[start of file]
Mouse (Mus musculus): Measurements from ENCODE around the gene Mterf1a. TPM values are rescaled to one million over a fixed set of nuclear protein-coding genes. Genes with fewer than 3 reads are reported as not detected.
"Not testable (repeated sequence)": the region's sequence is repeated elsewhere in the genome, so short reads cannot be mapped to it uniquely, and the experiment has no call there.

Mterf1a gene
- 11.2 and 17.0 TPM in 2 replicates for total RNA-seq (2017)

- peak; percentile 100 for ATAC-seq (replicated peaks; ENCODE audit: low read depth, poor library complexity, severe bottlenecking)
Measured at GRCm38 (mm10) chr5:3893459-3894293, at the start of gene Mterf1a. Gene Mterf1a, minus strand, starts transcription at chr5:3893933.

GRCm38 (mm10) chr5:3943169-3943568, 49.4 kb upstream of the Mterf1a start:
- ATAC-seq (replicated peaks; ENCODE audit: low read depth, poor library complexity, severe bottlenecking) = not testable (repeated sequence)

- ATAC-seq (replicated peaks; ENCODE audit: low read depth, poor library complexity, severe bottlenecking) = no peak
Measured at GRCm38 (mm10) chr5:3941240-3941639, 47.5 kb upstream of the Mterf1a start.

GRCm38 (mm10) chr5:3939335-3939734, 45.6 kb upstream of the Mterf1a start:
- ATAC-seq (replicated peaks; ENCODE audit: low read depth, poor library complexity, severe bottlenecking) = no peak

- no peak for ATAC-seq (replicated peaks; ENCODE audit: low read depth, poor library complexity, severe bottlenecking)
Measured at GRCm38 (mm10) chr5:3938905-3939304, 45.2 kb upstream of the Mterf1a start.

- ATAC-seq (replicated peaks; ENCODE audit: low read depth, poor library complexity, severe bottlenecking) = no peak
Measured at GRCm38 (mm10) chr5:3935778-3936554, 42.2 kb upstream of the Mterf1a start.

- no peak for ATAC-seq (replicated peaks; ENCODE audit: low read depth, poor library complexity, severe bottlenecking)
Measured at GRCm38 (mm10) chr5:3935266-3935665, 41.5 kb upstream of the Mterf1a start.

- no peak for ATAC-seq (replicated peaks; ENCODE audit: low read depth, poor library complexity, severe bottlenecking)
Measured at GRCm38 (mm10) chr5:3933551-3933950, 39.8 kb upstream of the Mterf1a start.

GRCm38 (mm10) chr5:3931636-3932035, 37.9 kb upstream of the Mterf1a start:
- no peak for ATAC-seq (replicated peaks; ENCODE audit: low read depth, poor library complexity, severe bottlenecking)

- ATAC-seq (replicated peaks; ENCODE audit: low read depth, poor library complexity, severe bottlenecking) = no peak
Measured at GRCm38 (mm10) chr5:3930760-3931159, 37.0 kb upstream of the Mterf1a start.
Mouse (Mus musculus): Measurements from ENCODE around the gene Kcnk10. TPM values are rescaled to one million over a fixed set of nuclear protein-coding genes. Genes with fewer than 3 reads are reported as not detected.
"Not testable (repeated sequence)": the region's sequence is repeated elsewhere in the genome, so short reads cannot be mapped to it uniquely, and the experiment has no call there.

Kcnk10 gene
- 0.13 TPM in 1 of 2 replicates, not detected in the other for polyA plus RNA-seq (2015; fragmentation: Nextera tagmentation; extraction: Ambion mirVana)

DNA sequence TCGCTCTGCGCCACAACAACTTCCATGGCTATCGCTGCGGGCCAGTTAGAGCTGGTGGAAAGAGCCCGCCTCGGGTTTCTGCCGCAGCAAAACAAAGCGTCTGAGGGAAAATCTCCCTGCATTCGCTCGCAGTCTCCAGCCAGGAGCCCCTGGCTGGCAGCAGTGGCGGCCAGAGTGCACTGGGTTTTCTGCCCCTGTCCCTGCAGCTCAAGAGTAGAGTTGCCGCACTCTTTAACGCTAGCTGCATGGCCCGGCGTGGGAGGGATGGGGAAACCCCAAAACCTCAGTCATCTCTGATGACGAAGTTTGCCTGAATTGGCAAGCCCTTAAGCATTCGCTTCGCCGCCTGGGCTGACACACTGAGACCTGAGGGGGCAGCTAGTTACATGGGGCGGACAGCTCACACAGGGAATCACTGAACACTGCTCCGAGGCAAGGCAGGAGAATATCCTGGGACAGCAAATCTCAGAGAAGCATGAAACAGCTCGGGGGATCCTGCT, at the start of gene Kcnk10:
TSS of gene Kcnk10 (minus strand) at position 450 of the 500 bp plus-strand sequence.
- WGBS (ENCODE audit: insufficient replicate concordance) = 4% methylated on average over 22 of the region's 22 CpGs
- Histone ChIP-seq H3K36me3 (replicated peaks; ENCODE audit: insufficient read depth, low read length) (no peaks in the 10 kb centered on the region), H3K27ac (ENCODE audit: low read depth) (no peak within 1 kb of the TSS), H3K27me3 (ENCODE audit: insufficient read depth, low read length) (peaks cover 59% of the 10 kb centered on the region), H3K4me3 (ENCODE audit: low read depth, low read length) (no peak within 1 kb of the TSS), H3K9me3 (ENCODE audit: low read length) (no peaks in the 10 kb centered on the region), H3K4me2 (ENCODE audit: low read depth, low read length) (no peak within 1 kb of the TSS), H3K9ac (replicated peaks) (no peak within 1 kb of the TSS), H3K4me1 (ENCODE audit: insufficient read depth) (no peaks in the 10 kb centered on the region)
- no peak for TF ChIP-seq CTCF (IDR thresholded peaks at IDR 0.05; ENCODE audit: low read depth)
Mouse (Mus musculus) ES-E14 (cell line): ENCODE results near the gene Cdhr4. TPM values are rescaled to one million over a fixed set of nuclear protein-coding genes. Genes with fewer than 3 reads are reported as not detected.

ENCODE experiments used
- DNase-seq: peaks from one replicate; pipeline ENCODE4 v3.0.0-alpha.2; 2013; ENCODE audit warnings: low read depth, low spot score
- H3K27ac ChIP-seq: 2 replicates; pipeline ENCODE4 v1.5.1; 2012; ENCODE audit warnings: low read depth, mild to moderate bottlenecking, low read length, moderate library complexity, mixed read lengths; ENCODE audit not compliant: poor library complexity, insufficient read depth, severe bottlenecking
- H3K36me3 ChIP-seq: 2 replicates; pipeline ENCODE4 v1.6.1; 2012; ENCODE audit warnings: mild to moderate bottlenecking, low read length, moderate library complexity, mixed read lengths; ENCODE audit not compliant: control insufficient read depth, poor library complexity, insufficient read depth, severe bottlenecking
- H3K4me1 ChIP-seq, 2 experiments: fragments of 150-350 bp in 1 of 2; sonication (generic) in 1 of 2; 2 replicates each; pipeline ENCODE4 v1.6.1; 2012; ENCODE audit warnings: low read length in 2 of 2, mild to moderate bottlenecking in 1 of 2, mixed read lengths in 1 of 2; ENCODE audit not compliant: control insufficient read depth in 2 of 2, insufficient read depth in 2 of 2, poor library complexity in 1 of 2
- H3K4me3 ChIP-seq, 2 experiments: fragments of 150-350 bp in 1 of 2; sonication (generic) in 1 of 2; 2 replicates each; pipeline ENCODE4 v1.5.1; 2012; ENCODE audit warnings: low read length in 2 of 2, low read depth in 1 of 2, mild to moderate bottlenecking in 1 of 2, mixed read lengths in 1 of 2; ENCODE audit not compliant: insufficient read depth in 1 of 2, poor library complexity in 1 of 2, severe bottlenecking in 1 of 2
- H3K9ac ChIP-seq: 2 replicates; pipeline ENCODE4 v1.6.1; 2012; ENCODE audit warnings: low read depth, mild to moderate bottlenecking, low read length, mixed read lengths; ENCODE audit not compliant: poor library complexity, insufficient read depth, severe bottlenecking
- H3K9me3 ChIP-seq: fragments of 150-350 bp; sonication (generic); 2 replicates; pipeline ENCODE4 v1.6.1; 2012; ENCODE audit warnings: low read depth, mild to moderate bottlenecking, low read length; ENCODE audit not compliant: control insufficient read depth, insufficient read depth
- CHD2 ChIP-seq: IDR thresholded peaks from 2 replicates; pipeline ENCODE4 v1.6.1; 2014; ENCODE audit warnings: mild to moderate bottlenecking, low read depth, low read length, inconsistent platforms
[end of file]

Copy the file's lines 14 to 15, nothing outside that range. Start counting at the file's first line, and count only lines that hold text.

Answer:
Measured at GRCm38 (mm10) chr5:3938905-3939304, 45.2 kb upstream of the Mterf1a start.

- ATAC-seq (replicated peaks; ENCODE audit: low read depth, poor library complexity, severe bottlenecking) = no peak